The battle over Patent Reform continues. Judiciary Committee Chairman Lamar Smith (R-TX) has introduced an amendment to H.R. 1249 that includes changes to a number of provisions.
Chairman Smith’s Amendment
First, in a bout of extreme modesty, he proposes to change the name of the bill yet again, to the “Leahy-Smith America Invents Act.”
The amendment changes the wording of the prior commercial use defense. The elements of the defense were previously covered here and are largely unchanged. This defense rewards those who commercially use an invention for more than one year before the application of the patent, but otherwise keep the invention secret. The amendments since the bill’s introduction have provided for exceptions to the defense for patents owned by universities or technology transfer organizations because they decried the defense most loudly. The defense is also not available if the commercial use was abandoned prior to its assertion. This is a terrible provision that seeks to reward not those who disclose their inventions to “promote the progress of science and the useful arts,” but those who conceal their inventions.
The amendment conforms the post-grant review timing provisions with the Senate version of the bill, reducing the time for filing a post-grant review petition from 1 year to 9 months after the patent issues.
The amendment now specifically defines universities or other institutions of higher learning as “micro entities” for fee purposes.
Interestingly, given the congressional opposition to the director’s fee-setting authority, the amendment increases the sunset provision from 6 years to 7 years for such authority.
The amendment adds a defense for activity that would otherwise infringe a patent that relates to genetic diagnostic testing, obviously directed toward the Myriad case. If the district court got the case right, why would this defense be necessary?
The amendment includes a new section that “no patent may issue on a claim directed to or encompassing a human organism.” Who knows what this section is intended to mean. No patents can currently claim a human organism. The amendment does indicate that this section does not affect the validity of any currently issued patents.
Other Proposed Amendments
Numerous other amendments have been proposed by various members of Congress.
Reps. Baldwin (D-WI) and Sensenbrenner (R-WI) seek to remove the prior user rights defense. Rep. Terry (R-NE) would require a study to be undertaken to determine that this defense would not harm the patent system prior to its taking effect.
Reps. Conyers (D-MI), Manzullo (R-IL), and Sensenbrenner (R-WI) seek to strike nearly the entire bill, except the PTO’s fee-setting provisions.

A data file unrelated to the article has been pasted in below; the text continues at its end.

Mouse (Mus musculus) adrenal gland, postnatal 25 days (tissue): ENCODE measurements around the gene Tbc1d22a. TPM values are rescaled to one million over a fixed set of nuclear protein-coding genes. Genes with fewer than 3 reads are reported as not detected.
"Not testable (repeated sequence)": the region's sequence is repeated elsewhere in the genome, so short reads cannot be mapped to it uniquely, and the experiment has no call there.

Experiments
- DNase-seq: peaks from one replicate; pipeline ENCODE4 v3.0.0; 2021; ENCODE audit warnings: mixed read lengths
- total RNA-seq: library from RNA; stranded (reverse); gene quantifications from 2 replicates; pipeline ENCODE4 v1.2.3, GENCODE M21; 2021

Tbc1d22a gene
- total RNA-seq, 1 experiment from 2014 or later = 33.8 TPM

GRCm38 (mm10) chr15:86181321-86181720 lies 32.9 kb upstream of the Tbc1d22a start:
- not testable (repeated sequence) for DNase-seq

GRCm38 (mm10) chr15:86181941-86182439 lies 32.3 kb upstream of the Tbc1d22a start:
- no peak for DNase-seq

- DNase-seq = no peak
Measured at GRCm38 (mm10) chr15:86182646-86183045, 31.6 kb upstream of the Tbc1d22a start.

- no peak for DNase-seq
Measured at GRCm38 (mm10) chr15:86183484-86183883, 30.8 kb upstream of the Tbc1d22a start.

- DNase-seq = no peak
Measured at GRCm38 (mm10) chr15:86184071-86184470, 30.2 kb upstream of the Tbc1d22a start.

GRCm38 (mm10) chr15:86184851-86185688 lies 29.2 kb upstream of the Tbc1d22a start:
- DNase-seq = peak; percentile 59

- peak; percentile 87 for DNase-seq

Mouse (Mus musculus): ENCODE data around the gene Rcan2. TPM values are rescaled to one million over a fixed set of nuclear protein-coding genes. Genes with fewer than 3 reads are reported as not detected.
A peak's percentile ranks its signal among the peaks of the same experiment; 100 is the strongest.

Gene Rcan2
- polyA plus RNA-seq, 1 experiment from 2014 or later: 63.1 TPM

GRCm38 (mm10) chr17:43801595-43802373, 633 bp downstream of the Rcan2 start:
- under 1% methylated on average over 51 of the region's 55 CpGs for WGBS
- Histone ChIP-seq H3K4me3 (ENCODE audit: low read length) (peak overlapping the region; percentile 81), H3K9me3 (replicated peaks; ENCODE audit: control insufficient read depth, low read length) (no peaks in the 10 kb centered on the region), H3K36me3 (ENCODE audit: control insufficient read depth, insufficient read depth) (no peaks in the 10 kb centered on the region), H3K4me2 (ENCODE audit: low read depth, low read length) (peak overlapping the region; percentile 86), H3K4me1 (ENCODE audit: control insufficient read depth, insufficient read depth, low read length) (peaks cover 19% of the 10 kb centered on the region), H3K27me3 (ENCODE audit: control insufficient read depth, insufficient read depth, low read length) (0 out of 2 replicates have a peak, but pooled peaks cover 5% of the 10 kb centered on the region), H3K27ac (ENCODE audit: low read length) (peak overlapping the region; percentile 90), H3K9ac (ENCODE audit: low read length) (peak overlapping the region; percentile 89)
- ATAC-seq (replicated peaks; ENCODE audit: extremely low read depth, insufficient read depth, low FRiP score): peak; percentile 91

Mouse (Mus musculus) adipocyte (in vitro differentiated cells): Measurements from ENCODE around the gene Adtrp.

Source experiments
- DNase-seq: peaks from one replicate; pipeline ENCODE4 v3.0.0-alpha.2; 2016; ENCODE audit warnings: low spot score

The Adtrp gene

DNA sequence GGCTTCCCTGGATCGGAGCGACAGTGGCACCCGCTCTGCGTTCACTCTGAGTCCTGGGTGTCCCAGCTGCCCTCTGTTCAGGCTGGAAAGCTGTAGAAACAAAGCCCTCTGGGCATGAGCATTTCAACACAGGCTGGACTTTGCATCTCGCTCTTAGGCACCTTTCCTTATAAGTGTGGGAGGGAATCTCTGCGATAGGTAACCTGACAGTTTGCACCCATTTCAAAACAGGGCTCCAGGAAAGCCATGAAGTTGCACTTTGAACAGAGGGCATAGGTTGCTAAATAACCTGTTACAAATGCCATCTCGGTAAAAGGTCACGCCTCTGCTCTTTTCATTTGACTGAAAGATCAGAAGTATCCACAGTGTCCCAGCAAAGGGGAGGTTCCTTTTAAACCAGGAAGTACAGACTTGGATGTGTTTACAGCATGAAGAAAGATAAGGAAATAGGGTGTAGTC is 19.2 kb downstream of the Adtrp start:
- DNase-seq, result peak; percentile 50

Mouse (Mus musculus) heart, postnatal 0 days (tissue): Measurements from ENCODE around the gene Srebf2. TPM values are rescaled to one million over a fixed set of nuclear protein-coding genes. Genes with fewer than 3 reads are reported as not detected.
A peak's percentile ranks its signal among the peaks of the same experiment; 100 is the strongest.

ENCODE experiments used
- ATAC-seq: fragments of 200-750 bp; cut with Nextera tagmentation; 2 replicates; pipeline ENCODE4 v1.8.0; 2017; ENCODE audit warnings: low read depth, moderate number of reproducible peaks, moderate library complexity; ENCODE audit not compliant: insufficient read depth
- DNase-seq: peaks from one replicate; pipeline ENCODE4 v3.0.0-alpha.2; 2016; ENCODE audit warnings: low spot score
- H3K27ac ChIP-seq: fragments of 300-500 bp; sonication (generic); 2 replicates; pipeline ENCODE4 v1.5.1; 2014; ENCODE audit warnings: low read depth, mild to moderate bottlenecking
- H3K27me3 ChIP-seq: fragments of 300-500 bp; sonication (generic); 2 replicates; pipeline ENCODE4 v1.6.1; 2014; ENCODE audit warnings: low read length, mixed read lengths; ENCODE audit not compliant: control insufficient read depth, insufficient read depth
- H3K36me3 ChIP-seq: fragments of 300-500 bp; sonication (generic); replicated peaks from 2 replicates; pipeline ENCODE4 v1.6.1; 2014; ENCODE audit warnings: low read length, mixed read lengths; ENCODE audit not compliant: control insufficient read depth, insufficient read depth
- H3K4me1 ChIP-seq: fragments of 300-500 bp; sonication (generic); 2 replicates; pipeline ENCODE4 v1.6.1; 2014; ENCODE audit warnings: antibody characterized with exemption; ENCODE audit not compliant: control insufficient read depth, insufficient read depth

Reps. Conyers (D-MI) and Rohrabacher (R-CA) seek to preclude a change to first-to-file until at least one other major patent office adopts a one year grace period. Rep. Sensenbrenner (R-WI) would simply seek to strike the provisions changing the US to first-to-file. In a separately proposed amendment, Rep. Terry (R-NE) also seeks to strike this provision.
Rep. Lofgren (D-CA) seeks to fully restore the current one year grace period.
Rep. Manzullo (R-IL) seeks to eliminate the PTO’s fee-setting authority.
A number of other proposed amendments seek to implement preferences for minority or women-owned businesses in the patent system or to at least study and collect information on the number of minority or women inventors.
Patent Docs reports that Chairman Smith and Sen. Tom Coburn (R-OK) have responded to the letter from Reps. Rogers (R-KY) and Ryan (R-WI) opposing the PTO’s ability to set fees and keep the fees it collects. Patent Docs also reports that Reps. Conyers (D-MI), Kaptur (D-OH), Manzullo (R-IL), and Sensenbrenner (R-WI) have circulated a letter urging their fellow congressmen to vote no on the bill.
The bill had a ton of momentum when it resoundingly passed the Senate in March. Happily, Congress has now slowed it down a bit and will hopefully seriously consider all of the implications of the bill. Recently, a fair amount of opposition to the bill has arisen from those involved in venture capital, several from the media, and from within Congress itself. Is it enough to significantly alter or kill the bill? It still remains doubtful. Most of the opposition and significant proposed amendments are from the same group of representatives. They will need to rally significantly more opposition to achieve their ends.
I have generally withheld judgment on the bill because I do think that the patent system does need some improvements. After further consideration, I think the bill presents too many problems and I would now oppose it.